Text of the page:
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Towada volcano

caldera 1159 m / 3,802 ft
Honshu, Japan, 40.47°N / 140.92°E
Current status: normal or dormant (1 out of 5) | Reports
Towada volcano books
Typical eruption style: explosive
Towada volcano eruptions: 915 AD No recent earthquakes
TimeMag. / DepthDistanceLocation
Towada volcano is a collapsed large stratovolcano with a 11 km wide dramatic caldera in northern Honshu, Japan. The caldera is occupied by Lake Towada, Japan's largest caldera lake.
The caldera formed during repeated collapse during 6 major eruptions between 53,000 and 13,000 years ago. A new cone grew within the caldera afterwards and collapsed as well, leaving the smaller 2 km wide Nakanoumi caldera nested inside. The SW and NE rims of Nakanoumi form spectacular peninsulas inside Lake Towada.
The only historic eruption of Towada volcano began on 17 August 915 AD from Ogura-yama lava dome near the Goshikiiwa cone on the NE rim of Nakanoumi caldera wall. The eruptions produced widespread ashfalls and pyroclastic flows.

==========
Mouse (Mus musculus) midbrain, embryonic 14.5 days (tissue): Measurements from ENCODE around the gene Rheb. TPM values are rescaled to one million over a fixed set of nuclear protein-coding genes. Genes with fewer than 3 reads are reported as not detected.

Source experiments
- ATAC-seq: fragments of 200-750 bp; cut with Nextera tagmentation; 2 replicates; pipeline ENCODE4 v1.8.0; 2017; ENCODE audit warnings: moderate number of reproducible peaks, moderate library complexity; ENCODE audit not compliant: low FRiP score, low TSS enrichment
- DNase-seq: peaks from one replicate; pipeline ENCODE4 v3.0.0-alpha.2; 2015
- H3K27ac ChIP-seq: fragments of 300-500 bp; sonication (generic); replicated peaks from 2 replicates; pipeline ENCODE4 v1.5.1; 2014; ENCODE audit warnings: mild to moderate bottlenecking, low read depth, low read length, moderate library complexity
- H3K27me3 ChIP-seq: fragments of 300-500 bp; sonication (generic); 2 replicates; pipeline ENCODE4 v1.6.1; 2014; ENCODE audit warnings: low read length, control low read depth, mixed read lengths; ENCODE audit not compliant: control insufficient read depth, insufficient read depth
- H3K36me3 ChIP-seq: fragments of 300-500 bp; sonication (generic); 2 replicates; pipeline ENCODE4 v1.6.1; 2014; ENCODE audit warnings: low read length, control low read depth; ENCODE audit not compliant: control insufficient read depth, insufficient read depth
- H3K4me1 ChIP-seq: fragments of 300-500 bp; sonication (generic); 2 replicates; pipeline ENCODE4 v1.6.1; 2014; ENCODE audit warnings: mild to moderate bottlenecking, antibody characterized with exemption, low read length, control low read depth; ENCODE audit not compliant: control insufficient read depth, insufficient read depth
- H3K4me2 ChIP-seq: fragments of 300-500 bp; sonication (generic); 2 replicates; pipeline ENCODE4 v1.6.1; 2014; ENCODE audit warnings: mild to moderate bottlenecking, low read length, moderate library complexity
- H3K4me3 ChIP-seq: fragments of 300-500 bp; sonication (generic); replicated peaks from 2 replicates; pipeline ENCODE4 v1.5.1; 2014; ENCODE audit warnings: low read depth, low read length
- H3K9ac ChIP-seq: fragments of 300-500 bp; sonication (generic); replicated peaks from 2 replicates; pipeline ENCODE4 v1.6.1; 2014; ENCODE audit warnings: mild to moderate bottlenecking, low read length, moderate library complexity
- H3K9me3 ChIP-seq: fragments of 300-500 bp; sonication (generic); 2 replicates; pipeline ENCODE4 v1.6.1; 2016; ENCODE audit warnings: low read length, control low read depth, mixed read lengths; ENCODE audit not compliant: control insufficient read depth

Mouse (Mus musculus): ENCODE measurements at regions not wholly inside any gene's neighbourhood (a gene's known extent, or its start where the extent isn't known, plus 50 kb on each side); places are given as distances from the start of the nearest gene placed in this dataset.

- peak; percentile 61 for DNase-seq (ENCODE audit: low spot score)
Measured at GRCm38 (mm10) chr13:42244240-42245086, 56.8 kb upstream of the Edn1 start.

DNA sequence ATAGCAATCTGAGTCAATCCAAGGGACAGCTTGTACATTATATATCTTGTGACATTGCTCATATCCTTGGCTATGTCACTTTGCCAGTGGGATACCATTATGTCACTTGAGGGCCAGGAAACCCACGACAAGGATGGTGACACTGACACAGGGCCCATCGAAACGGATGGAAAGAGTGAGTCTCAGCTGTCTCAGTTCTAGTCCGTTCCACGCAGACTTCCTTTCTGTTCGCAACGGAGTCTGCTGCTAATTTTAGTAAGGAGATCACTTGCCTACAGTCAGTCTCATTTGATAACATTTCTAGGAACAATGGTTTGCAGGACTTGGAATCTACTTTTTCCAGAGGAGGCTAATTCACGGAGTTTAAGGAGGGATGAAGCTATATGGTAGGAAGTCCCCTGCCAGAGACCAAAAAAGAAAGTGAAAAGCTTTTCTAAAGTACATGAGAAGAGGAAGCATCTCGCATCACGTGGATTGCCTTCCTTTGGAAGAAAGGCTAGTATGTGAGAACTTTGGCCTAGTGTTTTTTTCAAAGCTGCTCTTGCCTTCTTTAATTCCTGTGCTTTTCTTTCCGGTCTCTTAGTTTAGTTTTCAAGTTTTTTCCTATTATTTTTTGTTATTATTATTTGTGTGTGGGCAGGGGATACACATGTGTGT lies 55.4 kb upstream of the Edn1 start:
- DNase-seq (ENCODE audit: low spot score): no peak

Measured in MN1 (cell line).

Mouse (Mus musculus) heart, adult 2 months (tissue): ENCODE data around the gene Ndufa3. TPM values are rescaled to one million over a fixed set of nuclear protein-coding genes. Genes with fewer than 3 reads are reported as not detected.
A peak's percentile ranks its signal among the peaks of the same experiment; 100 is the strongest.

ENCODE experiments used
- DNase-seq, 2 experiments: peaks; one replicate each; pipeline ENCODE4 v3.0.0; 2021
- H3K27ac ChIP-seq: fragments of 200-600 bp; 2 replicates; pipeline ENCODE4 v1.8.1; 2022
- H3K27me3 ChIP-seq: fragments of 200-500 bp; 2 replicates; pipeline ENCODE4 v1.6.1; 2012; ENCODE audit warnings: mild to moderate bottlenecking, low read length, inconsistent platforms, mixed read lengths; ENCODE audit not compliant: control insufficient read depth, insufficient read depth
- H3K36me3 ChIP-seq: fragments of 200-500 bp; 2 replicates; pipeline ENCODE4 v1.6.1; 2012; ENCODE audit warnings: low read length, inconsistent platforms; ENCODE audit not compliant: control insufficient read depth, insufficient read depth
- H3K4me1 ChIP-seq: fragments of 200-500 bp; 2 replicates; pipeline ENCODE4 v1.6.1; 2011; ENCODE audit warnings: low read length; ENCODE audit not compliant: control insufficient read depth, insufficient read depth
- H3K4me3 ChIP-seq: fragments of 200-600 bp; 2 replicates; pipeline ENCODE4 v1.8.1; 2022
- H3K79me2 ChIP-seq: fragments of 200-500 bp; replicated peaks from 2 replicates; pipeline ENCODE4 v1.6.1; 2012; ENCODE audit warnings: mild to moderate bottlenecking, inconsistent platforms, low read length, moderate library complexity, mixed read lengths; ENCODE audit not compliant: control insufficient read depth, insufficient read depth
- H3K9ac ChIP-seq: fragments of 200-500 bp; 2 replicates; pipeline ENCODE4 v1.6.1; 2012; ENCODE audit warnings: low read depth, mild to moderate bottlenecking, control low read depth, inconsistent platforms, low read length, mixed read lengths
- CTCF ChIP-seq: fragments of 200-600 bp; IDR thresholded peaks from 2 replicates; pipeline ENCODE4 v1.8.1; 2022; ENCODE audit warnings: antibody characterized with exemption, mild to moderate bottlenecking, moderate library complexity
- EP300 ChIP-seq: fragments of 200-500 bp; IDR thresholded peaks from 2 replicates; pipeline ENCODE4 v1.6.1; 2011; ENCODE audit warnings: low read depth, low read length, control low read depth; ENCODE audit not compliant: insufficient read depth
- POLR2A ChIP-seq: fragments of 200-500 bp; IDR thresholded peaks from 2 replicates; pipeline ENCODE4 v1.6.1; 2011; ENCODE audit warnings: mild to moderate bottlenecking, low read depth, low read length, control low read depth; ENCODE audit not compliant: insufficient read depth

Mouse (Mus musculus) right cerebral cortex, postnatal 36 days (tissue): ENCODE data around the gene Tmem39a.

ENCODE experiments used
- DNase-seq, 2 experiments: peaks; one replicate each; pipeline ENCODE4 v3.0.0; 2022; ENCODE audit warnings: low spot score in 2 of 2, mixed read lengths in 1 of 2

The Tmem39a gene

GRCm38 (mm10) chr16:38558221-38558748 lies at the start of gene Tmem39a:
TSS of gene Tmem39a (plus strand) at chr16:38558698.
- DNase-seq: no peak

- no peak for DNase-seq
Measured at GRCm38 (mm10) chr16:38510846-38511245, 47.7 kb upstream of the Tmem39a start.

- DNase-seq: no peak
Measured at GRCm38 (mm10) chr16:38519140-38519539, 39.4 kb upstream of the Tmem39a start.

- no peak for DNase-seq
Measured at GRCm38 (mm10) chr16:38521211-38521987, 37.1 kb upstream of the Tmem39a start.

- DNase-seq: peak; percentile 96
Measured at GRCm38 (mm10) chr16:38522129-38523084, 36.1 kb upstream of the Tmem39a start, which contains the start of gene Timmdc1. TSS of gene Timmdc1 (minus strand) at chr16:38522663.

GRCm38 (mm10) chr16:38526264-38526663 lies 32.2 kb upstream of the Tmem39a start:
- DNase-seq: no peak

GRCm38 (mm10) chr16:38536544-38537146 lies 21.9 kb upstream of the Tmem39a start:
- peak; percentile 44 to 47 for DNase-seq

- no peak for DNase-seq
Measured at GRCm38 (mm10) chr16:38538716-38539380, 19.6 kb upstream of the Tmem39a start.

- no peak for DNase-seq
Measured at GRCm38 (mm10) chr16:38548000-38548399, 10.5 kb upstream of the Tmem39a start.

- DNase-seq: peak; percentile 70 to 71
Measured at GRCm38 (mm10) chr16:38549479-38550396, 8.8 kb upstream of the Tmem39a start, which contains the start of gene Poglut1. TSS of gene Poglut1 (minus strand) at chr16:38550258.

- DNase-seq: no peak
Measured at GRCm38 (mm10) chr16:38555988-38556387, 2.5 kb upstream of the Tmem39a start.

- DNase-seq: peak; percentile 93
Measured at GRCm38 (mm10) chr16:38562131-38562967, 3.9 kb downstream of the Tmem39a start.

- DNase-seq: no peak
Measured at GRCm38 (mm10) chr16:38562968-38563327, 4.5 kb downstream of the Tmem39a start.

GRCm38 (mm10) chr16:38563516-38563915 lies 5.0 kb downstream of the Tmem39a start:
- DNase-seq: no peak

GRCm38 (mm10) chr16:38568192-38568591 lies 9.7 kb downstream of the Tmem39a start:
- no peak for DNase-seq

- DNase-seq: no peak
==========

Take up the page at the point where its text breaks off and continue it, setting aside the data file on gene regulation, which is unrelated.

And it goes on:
The volcano belongs to Towada-Hachimantai National Park on the border between Aomori and Akita prefectures.

Background:

Pre-caldera eruptive activity at Towada dates back to about 2 million years ago and produced basaltic-to-dacitic lava cones. Following the late-Pleistocene andesitic-to-rhyolitic caldera-forming eruptions, the basaltic Ninokura stratovolcano grew in the SSE section of the caldera. The successive dacitic-to-rhyolitic Goshikiiwa explosive eruptions led to the formation of the roughly 2-km-wide Nakanoumi caldera. The andesitic-to-dacitic Ogura-yama lava dome was built over the NE rim of Nakanoumi.
(Source: Smithsonian / GVP volcano information)


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